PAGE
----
Keep in mind that even if you don’t feel like your credit score is great, this is a perfect opportunity to speak with your trusted mortgage lender. Your lender may be able to provide you with tips on how to improve and boost your overall credit score.
In the age of micro-investment apps and no-commission-fee trading, use of investment accounts are far more widespread than they used to be. You can liquidate some portion of your investments to help make a down payment on a home, you just need to be aware you’ll be paying taxes on any unrealized gains.
Now, maybe in your situation, “investment account” means a type of retirement account. Broadly speaking, it is unwise to use that to buy or put a downpayment on a home. Withdrawing from a retirement account comes with fees, early withdrawal penalties, taxes, and ultimately costs you the chance for compound growth on your savings.
Does the Location Fit Your Five-Year Plan?
Assuming all of the above looks good and you feel like you’re in a great spot to buy your dream home, ask yourself this one simple question—where do you see yourself in five years? Can you nail it down to one geographic area?
If the future is pretty clear-cut, then homebuying might be the right idea. Homebuying conventionally works well for you if you can live in it for five years and there are two big reasons why.
Firstly, closing costs: You’re going to pay closing costs when you first buy the home, and you’re going to pay a realtor’s fee when you eventually sell the home. That’s 2% to 6% the value of the house upfront, and then maybe 5% to 6% when you sell. Add in additional taxes and fees (the “dot your i’s and cross your t’s” sort of fees), and you might pay 15% of your home’s value in transaction costs and fees! That might sound like a lot, but with a national average home appreciation rate between 3.5% and 3.8%, historically speaking, it may take around five years for your home’s value to compound to the point of paying off the transaction fees.
Secondly, principal vs. interest: Mortgages are amortized in such a way that it can take a few years of mortgage payments to pay down interest (the fee the lender is charging you for borrowing money) before you start paying down principal (the loan amount itself). Ballpark guesstimate – it would generally take five years for your monthly payments to start paying off more of the principal than interest.
How Much Do You Want to Buy?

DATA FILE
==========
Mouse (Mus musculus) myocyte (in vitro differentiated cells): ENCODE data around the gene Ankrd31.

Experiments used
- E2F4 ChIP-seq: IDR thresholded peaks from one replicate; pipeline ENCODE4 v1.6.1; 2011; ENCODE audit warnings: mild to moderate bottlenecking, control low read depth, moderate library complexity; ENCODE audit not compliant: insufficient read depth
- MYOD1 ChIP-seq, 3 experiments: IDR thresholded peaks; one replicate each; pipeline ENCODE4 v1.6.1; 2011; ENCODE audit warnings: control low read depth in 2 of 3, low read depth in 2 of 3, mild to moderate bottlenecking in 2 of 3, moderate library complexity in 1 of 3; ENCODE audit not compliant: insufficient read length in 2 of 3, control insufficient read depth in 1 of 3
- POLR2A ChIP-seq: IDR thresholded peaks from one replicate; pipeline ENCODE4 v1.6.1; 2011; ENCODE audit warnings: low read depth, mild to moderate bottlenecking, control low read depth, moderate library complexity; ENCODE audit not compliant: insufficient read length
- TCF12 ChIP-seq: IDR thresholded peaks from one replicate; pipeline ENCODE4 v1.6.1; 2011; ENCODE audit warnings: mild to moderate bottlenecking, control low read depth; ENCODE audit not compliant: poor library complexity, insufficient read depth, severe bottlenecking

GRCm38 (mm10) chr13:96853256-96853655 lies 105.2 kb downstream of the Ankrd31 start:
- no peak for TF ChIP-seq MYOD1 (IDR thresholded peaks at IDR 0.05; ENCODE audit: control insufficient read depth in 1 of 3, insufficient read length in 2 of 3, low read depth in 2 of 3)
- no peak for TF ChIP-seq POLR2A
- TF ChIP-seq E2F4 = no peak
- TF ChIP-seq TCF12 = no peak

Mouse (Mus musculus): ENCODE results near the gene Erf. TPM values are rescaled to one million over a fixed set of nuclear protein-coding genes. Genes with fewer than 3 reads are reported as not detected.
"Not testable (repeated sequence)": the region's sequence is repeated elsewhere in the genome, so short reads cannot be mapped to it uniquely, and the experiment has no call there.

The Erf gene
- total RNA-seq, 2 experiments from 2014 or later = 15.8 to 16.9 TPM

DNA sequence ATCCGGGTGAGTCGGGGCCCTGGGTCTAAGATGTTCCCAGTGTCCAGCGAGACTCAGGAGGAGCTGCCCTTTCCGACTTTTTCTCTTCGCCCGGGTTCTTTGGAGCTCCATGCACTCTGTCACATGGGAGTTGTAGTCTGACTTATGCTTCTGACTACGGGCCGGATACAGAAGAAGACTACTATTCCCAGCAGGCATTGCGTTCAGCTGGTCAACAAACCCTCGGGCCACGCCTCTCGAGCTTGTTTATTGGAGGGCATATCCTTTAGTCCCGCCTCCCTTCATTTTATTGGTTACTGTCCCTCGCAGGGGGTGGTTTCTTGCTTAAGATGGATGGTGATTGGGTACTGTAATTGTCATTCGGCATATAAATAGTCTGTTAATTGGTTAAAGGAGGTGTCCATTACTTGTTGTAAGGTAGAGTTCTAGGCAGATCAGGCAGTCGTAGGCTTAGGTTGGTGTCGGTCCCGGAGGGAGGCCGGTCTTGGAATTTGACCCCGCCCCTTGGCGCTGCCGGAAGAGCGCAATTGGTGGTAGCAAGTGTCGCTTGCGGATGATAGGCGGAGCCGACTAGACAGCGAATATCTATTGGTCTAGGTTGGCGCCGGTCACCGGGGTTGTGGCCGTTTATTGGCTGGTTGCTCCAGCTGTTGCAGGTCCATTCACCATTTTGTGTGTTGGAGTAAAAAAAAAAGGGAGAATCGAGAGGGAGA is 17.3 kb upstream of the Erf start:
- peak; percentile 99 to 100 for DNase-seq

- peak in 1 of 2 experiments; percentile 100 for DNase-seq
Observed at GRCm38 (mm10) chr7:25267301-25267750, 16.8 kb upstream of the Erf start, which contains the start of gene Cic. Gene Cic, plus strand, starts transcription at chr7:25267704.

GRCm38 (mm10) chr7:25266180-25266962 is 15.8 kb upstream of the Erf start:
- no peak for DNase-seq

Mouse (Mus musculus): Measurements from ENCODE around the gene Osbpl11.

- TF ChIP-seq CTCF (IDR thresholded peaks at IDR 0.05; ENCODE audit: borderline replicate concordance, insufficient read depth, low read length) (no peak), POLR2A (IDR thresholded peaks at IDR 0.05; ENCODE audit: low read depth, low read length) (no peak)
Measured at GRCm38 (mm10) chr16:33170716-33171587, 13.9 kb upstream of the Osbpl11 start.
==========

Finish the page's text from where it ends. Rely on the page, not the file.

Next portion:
If all of the above is any indication, buying a home takes some effort on your end. It’s important to be honest with yourself: How much do you want to buy a home? The advantages are hard to put a price on – this will be your home base for a good chapter of your life and this will likely be the setting for many of your most cherished memories down the line. At the end of the day, it doesn’t matter if it’s your first home, next home, or investment property – what matters is that it’s your home.
No matter your next steps, you’ll want a dependable mortgage lender on your side. That’s where we can help. Our team of trusted, local mortgage loan originators have helped thousands of homebuyers just like you achieve their dream home. With a reputation for delivering a simple, easy, and stress-free experience, we take pride in our ability to help you make the right decisions, at the right times, so you can achieve your homebuying goals. We also provide a seamless digital and mobile experience that provides a faster homebuying process, with a personalized touch from our mortgage professionals that you’re sure to love. With over 12,000 reviews and positive rating of 4.9, don’t just take our word for it—check out what our clients have said about their own personal experiences here.
No matter where you’re at in your homebuying journey—whether it’s asking your first questions, or signing the final dotted line—our people-first approach means you’ll never have to navigate your homebuying journey alone. We’ll be here to guide every step of the way. If you’re ready to take the next step, reach out today and we’ll connect you with one of our trusted mortgage loan originators or click here to find your loan officer or here to find a branch near you.